TABLE OF CONTENTS
 
Wilfred Owen - Life Stories, Books, and Links
 
Biographical Information

Stories about Wilfred Owen

Selected works by this author

Selected books about / related to this author

Recommended links
 
BIOGRAPHICAL INFORMATION
 
Picture of Wilfred Owen, British World War I poet.
Wilfred Owen   (1893 - 1918)
 
Category:  English Literature
 
Born:  March 18, 1893
Oswestry, Shropshire, England
 
Died:  November 4, 1918
 
Related authors:
A. P. Herbert, Frederic Manning
 
list all writers
 
 
Wilfred Owen - LIFE STORIES
 
 
11/4/1918     Wilfred Owen, War Poetry
On this day in 1918 Wilfred Owen was killed in action in France. Though he could have stayed in England and out of danger following a convalescent leave for shell shock, Owen chose to return to the front and to his comrades: "I came out in order to help these boys-directly by leading them as well as an officer can; indirectly, by watching their sufferings that I may speak of them as well as a pleader can. I have done the first."
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SELECTED WORKS BY THIS AUTHOR
 
 
Collected Poems of Wilfred Owen
by Wilfred Owen, Cecil Day Lewis (Editor)
anthology, poetry
 
Wilfred Owen: Selected Letters
by Wilfred Owen, John Bell (Editor)
letters
 
FIND BOOKS BY WILFRED OWEN AT Powell's Books
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SELECTED BOOKS ABOUT (or related to) THIS AUTHOR
 
 
Regeneration
by Pat Barker
fiction
 
The Eye in the Door
by Pat Barker
fiction
 
The Ghost Road
by Pat Barker
fiction
 
Wilfred Owen: A New Biography
by Dominic Hibberd
biography
 
FIND BOOKS BY WILFRED OWEN AT Powell's Books
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Virtual Seminars for Teaching Literature
Find a virtual seminar on the poetry of World War I. Considers Owen's poems in their historical context and in relation to works by Siegfried Sassoon, Rupert Brooke and others. It also features selected poems, letters, an analysis of "Disabled," short biography, a chronology of events in the author's life, and suggestions for other readings.

"The First World War provides one of the seminal moments of the twentieth-century in which literate soldiers, plunged into inhuman conditions, reacted to their surroundings in poems reflecting Wordsworth's 'spontaneous overflow of powerful feelings'."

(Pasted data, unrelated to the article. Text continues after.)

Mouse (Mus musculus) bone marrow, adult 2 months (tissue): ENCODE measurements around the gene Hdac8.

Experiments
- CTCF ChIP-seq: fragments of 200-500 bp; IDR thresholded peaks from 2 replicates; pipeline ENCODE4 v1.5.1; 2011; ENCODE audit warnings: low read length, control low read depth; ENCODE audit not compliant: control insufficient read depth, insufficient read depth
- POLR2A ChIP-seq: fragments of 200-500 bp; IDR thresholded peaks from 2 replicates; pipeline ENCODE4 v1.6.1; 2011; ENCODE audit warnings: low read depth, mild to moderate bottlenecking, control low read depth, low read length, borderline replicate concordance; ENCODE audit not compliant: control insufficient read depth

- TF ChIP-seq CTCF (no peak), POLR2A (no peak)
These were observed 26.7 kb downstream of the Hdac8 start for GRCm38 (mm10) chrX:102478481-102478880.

W. B. Yeats on Owen
A page tells the story of Yeats' decision not to include Owen's poetry in The Oxford Book of Modern Verse.

"If the matter ended here, we could regard Yeats's Olympian editorial decision as a matter of literary taste and high standards. He was not content, however, to dismiss these silenced voices -- especially Owen's -- without another twist of his critic's knife, pissing, as it were, on the poet's grave. 'My anthology continues to sell,' Yeats says, '& the critics get more & more angry. When I excluded Wilfred Owen, whom I consider unworthy of the poets' corner of a country newspaper, I did not know I was excluding a revered sandwich-board Man of the revolution & that some body has put his worst & most famous poem in a glass-case in the British Museum-- however if I had known it I would have excluded him just the same. He is all blood, dirt & sucked sugar stick (look at the selection in Faber's Anthology-- he calls poets 'bards,' a girl a 'maid,' & talks about 'Titanic wars'). There is every excuse for him but none for those who like him....'"
War Poems & Manuscripts of Wilfred Owen
An Oxford University website offers nearly 60 poems including:

  • "1914"

  • "Anthem for Doomed Youth"

  • "Apologia Pro Poemate Meo"

  • "Arms and the Boy"

  • "Dulce et Decorum est"

  • "Elegy in April and September"

  • "Insensibility"

  • "Soldier's Dream"

  • "Strange Meeting"

  • "The Next War"
  • Wilfred Owen 80 Years On
    In a review in the World Socialist Web Site, Harvey Thompson explores the poet's life and enduring legacy.

    "Wilfred Owen was a remarkable young man. When he died he was just 25 years old, but his poetry has proved enduring and influential and is among the best known in the English language. He left behind a unique testament to the horrific impact of the First World War on an entire generation of young soldiers. ... There was no glory in war for Owen. A strong bleak vision permeates his work. 'Futility' is typical of this. In poems such as 'Mental Cases,' 'Conscious' and 'Disabled' Owen focuses on the human consequences of the war, including serious disfigurement and madness."
    Wilfred Owen Association
    Find a timeline of events in the author's life, a virtual tour and maps which provide commentary on the poet's life, and analysis and commentary of poems including "Anthem," "Dulce," "Hospital Barge," "Apologia," "Strange Meeting," and many other works.
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